The Personal Data Protection Commission (PDPC) has issued an S$8,000 fine against a law firm after an administrative staff was found sending email correspondences meant for a client to an incorrect email address by mistake on two separate occasions in 2017.
A third email correspondence was mistakenly sent by Matthew Chiong Partnership’s Managing Partner and Data Protection Officer to the client with an attachment, which had mistakenly contained the names of two other clients of the firm.
Citing Commissioner Tan Kiat How’s grounds of decision, Deputy Commissioner Yeong Zee Kin stated in a case report on Mon (3 Jun) that Matthew Chiong Partnership that the real estate and property law firm was found to have breached its Protection Obligation and Openness Obligation under Section 24 of the Personal Data Protection Act 2012 (PDPA).
Sensitive personal information such as the client’s bank name, the NRIC numbers of the both the client and her sister, the loan account number of the bank, repayment information and collateral information were among the personal data that were wrongly disclosed as a result of the lapse.
“The disclosure of such information could have led to harm to the Complainant [the client affected by the data breach] and Sister [the client’s sister], as such financial information could have exposed the Complainant and Sister to the risk of fraud and identity theft.
“As such, the personal data of the Complainant and Sister which had been disclosed, when taken as a whole, constituted sensitive personal data,” according to the Commission.
The Deputy Commissioner added in his report: “Since the Organisation is in the business of providing legal services, and handles large volumes of personal data on a day to day basis, the Organisation and its staff members should be vigilant in its handling of personal data.”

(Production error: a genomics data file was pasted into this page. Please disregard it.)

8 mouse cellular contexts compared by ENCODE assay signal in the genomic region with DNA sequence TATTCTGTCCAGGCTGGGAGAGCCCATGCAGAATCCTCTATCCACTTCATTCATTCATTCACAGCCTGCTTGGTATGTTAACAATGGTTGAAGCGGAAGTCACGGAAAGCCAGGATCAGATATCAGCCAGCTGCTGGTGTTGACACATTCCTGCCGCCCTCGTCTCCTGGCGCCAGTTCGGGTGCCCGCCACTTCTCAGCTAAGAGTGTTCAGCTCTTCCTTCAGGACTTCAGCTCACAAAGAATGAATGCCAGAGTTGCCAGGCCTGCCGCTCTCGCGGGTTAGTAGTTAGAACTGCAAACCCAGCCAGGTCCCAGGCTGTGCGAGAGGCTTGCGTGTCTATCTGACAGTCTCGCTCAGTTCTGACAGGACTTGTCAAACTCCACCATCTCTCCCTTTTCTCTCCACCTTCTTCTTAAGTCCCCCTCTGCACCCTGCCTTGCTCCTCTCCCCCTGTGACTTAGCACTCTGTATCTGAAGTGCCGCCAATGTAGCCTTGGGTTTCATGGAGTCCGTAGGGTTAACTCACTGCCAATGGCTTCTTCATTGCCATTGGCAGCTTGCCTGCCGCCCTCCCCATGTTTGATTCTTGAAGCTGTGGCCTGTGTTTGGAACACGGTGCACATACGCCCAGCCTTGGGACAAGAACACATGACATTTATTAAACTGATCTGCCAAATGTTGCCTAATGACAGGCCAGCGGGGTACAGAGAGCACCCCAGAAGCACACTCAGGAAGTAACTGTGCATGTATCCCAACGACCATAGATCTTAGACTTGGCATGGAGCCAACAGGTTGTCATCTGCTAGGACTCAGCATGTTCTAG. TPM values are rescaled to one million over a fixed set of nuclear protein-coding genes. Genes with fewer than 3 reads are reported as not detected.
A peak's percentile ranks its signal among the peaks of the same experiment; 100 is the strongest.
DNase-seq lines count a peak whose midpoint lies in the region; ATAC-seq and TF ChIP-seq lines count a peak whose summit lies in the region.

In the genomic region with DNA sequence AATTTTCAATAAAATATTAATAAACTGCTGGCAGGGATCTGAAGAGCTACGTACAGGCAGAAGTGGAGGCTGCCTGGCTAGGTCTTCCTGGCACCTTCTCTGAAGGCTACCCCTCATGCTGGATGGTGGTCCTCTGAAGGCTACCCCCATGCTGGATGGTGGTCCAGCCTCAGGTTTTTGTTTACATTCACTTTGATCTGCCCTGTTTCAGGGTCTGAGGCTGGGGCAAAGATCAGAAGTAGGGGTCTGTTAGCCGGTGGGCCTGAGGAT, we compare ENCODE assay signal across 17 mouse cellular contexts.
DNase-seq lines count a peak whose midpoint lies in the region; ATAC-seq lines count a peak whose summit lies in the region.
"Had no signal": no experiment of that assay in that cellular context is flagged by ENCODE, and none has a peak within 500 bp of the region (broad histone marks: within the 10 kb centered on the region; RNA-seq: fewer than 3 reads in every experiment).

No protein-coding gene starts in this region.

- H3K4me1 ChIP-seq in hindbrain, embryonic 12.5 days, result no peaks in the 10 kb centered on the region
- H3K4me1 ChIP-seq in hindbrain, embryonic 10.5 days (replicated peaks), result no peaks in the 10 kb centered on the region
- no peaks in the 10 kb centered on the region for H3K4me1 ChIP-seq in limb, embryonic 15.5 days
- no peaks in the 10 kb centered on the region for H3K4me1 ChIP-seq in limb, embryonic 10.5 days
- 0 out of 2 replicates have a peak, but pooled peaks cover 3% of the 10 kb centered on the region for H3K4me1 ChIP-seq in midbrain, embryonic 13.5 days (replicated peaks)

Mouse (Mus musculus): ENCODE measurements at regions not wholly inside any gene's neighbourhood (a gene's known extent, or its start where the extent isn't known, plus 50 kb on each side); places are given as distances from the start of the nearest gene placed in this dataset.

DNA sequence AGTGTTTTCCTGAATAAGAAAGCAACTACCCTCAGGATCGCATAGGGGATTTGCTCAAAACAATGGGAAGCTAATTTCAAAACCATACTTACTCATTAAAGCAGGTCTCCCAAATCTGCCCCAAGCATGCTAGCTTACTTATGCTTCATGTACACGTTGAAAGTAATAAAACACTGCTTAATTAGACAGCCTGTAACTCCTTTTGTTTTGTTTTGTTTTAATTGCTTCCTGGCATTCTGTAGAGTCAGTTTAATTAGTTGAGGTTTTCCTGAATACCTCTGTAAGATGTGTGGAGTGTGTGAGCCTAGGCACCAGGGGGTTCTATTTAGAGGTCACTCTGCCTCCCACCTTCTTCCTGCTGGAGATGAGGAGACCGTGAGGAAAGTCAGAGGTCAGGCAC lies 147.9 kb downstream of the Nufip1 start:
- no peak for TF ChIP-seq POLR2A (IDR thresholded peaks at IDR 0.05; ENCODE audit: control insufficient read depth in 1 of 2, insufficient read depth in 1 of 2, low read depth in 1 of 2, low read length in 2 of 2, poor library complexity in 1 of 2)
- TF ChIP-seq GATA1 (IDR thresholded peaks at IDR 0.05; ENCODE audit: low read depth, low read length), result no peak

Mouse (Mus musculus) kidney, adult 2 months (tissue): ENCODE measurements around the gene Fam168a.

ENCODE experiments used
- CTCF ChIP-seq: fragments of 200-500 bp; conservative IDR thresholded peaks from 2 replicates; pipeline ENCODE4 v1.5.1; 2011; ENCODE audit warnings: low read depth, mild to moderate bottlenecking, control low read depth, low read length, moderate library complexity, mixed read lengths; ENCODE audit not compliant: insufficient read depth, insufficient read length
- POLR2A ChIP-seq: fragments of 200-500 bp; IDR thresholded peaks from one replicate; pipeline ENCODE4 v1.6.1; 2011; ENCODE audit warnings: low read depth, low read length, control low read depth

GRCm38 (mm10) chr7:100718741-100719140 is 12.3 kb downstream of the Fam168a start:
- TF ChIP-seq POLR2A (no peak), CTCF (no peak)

“The fact that the same administrative staff managed to send the emails to the incorrect email address on two separate occasions within a period under one month […] despite being told of the mistake demonstrated that a culture of care and responsibility towards the handling of the personal data had not been sufficiently ingrained within the Organisation,” stressed the Deputy Commissioner in his report.
The Commission had also rejected the firm’s argument that the lapse was “a one-off mistake”.
Citing Re Furnituremart.sg  SGPDPC 7, in which it was found that the organisation lacked the necessary policies and practices to protect personal data, the Commissioner concluded that Matthew Chiong Partnership’s mistake cannot be considered a “one-off inadvertent disclosure”, as it was found that the firm has failed to “implement reasonable security arrangements”.
“In response to the Commissioner’s request of the details of the Organisation’s security arrangements, the Organisation stated that:
(i) all employees were briefed on the need to keep private and confidential personal data of their clients on a regular basis; and
(ii) all employees were advised to cut and paste email addresses of clients from a legitimate source of information or click the “Reply” function to the email sent from a client rather than typing in the email addresses.
“However, the Organisation was unable to provide any evidence of such briefings to its employees,” the Commission’s report revealed.
The Commission added that a law firm such as Matthew Chiong Partnership must be subject to “a higher level of care and responsibility”, given that “a law firm and the staff handling conveyancing matters handle sensitive personal data on a day-to-day basis” and thus could have anticipated “risks of inadvertent disclosure of sensitive personal data”.
The Commission also found that “internal”, “verbal” staff briefings were insufficient in fulfilling the firm’s obligations under Section 12 of the PDPA, given that “an organisation should have some form of written policy or practice in place in relation to protecting personal data, especially if the process is complex or if the organisation frequently deals with sensitive personal data on a daily basis”.
“A well-drafted written policy has the advantage over verbal instruction of being a resource that can generally be subsequently relied upon to provide clarity about the appropriate procedures and controls to employees and help minimize the chance for any misunderstanding or miscommunication.
“This may take the form of written standard operating procedures in dealing with personal data, which would set out the operational process of how employees should deal with personal data to prevent data protection breaches,” suggested the Commission.